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Discerning God’s Voice 3

June 28 Discerning God’s Voice 3 Genesis 22:1-14; Psalm 13; Romans 6:12-23; Matthew 10:40-42

Most of us would say we would sacrifice just about anything for our kids, but who would be willing to sacrifice their kids? There are many horrifying stories from the Old Testament, such as dismembering an abused woman and sending the parts as a message, but God calling Abraham to sacrifice Isaac is the one I struggle with the most. Perhaps it is because we get more stories about Abraham and Isaac, and thus are more emotionally invested in them. We can put ourselves more easily into the story, perhaps, most likely identifying with Abraham now that we are older, perhaps we imagined we were Isaac when we were still kids. But the details here are disturbing: the long journey with plenty of time to think, the wood, the fire, the knife, the ram. Abraham ties up Isaac; perhaps we can even feel the cold knife in our hand. How could God ask for such a thing? How could we even get to this point if God asked it of us?

Paul tells us in Romans 8 that “nothing can come separate us from the love of God in Christ Jesus”, referring to powers and created things, but here we ask: what things do we do that separate us from God? God tells us to put Him first and avoid what may get in the way of our relationship with Him. If you can think of a more extreme example of doing so than calling Abraham to sacrifice Isaac to prove one’s faithfulness to God, let me know!

Isaac was the promised son to the two old nomads, something Sarah laughed off. Now Abraham is to kill that special gift, giving him as a burnt offering to God, the child destined to become a great nation. Such a thing happening to us is unthinkable today, so perhaps we should ask instead what the most important thing to us is right now. Spouse, grandkids, career, possessions, passion, or hobby? These are the things that define us and give joy and purpose. Can they get in the way of our relationship with God? Definitely: but they can also enrich it. What would we say and do if God asked us to part with what was dearest to us? Will we trust God to provide what we need? Here is Genesis 22:1-14:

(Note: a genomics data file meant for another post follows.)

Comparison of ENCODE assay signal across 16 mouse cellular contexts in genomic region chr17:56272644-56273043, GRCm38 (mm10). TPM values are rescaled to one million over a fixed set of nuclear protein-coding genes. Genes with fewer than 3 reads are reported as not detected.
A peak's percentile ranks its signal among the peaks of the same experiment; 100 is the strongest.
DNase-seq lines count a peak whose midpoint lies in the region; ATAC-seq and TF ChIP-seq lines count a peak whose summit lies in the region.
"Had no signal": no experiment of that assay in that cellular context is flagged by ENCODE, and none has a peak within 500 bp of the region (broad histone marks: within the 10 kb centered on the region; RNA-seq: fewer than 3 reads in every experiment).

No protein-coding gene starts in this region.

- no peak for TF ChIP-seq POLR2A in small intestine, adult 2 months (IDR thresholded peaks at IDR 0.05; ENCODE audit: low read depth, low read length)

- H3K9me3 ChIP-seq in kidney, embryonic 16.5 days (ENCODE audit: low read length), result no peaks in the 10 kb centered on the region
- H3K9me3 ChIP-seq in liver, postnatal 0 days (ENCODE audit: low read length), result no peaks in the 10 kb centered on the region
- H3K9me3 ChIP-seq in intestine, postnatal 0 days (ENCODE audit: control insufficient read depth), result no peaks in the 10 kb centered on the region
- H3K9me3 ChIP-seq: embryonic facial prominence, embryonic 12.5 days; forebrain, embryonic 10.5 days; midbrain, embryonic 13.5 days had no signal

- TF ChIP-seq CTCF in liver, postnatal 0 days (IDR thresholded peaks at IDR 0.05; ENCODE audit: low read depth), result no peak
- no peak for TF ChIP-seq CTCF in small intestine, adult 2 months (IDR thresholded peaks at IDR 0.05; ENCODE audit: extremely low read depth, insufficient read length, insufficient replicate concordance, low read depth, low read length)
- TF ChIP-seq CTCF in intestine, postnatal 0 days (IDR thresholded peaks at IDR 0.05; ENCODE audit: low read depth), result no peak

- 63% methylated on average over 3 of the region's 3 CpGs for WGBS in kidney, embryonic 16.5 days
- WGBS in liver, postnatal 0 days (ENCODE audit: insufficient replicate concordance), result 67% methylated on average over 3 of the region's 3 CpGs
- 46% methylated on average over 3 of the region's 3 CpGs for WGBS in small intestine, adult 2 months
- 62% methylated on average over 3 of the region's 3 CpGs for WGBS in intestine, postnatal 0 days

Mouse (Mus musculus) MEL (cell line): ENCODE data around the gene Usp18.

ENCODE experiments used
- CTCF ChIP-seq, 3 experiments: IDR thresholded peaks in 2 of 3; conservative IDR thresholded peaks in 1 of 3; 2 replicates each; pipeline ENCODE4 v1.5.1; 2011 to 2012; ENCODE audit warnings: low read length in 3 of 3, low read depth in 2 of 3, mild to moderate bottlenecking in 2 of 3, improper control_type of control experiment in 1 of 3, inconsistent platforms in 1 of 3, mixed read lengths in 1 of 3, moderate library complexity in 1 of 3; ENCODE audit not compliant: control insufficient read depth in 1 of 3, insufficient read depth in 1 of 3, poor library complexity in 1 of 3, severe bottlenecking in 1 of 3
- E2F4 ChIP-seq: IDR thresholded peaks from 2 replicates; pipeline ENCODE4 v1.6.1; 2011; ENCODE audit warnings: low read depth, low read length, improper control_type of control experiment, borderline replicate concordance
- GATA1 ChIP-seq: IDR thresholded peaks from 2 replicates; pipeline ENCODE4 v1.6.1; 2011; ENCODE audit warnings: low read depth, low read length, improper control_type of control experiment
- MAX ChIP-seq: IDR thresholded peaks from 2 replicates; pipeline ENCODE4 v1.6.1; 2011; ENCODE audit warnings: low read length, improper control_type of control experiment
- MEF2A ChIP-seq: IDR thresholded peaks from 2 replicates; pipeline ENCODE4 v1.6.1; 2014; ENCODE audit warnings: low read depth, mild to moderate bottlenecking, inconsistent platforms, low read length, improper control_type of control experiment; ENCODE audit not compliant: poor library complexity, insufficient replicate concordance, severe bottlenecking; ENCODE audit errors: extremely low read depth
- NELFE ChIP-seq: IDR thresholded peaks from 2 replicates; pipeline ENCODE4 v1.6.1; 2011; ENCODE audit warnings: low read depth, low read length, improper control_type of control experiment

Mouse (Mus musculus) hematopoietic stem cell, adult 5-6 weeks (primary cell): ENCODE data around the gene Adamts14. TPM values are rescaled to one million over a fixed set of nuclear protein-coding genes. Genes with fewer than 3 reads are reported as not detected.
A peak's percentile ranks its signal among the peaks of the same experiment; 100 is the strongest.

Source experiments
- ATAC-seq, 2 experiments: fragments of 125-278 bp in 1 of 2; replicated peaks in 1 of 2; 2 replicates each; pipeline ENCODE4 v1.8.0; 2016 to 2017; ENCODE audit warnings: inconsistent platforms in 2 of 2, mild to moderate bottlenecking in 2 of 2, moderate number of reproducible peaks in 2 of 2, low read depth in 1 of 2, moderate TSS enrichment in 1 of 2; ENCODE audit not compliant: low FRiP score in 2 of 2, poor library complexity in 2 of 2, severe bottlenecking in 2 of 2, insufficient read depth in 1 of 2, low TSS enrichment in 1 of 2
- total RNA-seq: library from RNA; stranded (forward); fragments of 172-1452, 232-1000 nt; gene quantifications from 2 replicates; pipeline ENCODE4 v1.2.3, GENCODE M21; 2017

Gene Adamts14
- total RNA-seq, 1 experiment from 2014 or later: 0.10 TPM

After these things God tested Abraham. He said to him, “Abraham!” And he said, “Here I am.” He said, “Take your son, your only son Isaac, whom you love, and go to the land of Moriah, and offer him there as a burnt offering on one of the mountains that I shall show you.” So Abraham rose early in the morning, saddled his donkey, and took two of his young men with him, and his son Isaac; he cut the wood for the burnt offering, and set out and went to the place in the distance that God had shown him. On the third day Abraham looked up and saw the place far away. Then Abraham said to his young men, “Stay here with the donkey; the boy and I will go over there; we will worship, and then we will come back to you.” Abraham took the wood of the burnt offering and laid it on his son Isaac, and he himself carried the fire and the knife. So the two of them walked on together. Isaac said to his father Abraham, “Father!” And he said, “Here I am, my son.” He said, “The fire and the wood are here, but where is the lamb for a burnt offering?” Abraham said, “God himself will provide the lamb for a burnt offering, my son.” So the two of them walked on together. When they came to the place that God had shown him, Abraham built an altar there and laid the wood in order. He bound his son Isaac, and laid him on the altar, on top of the wood. Then Abraham reached out his hand and took the knife to kill his son. But the angel of the LORD called to him from heaven, and said, “Abraham, Abraham!” And he said, “Here I am.” He said, “Do not lay your hand on the boy or do anything to him; for now I know that you fear God, since you have not withheld your son, your only son, from me.” And Abraham looked up and saw a ram, caught in a thicket by its horns. Abraham went and took the ram and offered it up as a burnt offering instead of his son. So Abraham called that place “The LORD will provide”; as it is said to this day, “On the mount of the LORD it shall be provided.”